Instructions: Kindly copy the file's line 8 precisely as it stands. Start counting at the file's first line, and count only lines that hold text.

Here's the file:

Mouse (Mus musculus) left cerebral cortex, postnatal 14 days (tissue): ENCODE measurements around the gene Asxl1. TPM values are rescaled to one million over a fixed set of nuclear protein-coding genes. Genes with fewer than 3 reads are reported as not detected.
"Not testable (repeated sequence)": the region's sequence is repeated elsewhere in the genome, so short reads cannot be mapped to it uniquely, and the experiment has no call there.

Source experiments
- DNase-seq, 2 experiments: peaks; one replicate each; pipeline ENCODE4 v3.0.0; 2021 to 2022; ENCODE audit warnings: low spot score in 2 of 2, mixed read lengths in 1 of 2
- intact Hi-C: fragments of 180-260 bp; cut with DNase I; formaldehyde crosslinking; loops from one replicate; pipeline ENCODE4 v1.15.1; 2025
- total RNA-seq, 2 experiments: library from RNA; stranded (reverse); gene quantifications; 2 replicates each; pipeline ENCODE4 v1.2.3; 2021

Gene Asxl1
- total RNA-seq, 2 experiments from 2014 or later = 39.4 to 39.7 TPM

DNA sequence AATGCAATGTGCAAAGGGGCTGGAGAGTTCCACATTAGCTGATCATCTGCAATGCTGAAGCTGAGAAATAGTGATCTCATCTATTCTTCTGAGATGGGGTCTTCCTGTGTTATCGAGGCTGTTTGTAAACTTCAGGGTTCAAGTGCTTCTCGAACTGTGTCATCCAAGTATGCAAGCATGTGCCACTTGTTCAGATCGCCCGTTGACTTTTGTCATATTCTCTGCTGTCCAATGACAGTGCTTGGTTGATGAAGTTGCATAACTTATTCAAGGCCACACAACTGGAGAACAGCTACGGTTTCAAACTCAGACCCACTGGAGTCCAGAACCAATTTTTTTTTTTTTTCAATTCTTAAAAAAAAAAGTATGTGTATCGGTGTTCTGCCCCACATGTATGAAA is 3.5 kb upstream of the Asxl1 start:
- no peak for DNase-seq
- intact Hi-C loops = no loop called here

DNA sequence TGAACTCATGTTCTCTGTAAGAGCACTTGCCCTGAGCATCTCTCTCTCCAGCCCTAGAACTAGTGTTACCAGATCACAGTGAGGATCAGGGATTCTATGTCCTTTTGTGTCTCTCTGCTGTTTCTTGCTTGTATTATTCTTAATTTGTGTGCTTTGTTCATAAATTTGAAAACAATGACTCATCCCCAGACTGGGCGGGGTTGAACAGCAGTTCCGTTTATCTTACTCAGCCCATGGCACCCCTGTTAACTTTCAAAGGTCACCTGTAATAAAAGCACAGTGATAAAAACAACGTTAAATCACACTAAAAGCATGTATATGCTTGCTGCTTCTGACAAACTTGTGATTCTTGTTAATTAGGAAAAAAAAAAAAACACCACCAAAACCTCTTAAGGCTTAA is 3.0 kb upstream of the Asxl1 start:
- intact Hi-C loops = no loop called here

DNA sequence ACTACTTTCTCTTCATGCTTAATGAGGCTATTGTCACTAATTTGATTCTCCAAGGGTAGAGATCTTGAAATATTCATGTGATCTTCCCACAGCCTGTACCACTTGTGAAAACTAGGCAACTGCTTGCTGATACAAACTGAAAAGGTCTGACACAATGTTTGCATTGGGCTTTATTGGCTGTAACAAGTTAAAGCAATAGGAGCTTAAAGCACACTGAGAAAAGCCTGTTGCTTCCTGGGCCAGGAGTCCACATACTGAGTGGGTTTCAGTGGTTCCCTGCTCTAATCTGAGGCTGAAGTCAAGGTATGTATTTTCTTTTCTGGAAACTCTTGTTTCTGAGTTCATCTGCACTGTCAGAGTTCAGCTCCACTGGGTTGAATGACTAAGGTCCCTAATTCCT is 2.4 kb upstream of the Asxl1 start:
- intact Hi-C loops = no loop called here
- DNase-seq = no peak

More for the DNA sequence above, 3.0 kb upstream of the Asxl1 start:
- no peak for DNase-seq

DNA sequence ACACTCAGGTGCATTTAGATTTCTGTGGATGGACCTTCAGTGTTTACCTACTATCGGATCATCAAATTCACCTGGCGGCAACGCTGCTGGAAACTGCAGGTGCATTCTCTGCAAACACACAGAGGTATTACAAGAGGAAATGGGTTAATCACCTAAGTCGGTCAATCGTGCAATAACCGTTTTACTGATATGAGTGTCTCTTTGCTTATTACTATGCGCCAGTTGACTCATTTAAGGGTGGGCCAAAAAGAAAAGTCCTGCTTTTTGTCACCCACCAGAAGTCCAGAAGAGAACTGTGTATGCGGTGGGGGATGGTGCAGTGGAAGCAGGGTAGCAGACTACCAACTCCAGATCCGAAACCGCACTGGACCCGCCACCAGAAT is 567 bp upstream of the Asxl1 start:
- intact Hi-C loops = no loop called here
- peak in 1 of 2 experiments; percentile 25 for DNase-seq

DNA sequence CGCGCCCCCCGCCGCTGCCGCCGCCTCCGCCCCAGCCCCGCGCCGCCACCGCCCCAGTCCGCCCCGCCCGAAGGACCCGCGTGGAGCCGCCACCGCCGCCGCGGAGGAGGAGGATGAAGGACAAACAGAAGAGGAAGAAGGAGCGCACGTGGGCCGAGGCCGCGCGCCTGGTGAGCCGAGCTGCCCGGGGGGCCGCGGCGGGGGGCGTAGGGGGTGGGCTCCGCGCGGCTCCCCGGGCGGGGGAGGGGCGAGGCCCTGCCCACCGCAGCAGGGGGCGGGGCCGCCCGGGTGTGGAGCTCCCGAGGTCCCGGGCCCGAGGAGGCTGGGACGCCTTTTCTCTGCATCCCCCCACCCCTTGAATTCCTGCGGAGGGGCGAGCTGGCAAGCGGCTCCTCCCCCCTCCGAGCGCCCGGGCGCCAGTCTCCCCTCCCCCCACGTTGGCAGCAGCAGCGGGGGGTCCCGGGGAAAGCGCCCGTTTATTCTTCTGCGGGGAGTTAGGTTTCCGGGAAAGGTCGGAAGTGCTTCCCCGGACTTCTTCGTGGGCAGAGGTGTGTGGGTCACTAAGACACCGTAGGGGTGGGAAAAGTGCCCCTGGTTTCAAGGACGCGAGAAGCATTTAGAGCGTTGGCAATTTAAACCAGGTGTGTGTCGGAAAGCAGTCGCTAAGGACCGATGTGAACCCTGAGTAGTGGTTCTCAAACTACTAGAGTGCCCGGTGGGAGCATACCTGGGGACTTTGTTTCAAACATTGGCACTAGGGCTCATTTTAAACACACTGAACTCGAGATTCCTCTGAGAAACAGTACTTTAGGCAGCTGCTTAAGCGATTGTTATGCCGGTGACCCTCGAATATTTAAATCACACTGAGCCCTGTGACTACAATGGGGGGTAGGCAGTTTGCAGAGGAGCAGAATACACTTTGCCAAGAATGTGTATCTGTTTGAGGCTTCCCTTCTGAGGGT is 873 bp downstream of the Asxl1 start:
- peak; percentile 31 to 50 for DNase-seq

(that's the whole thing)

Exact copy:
- total RNA-seq, 2 experiments from 2014 or later = 39.4 to 39.7 TPM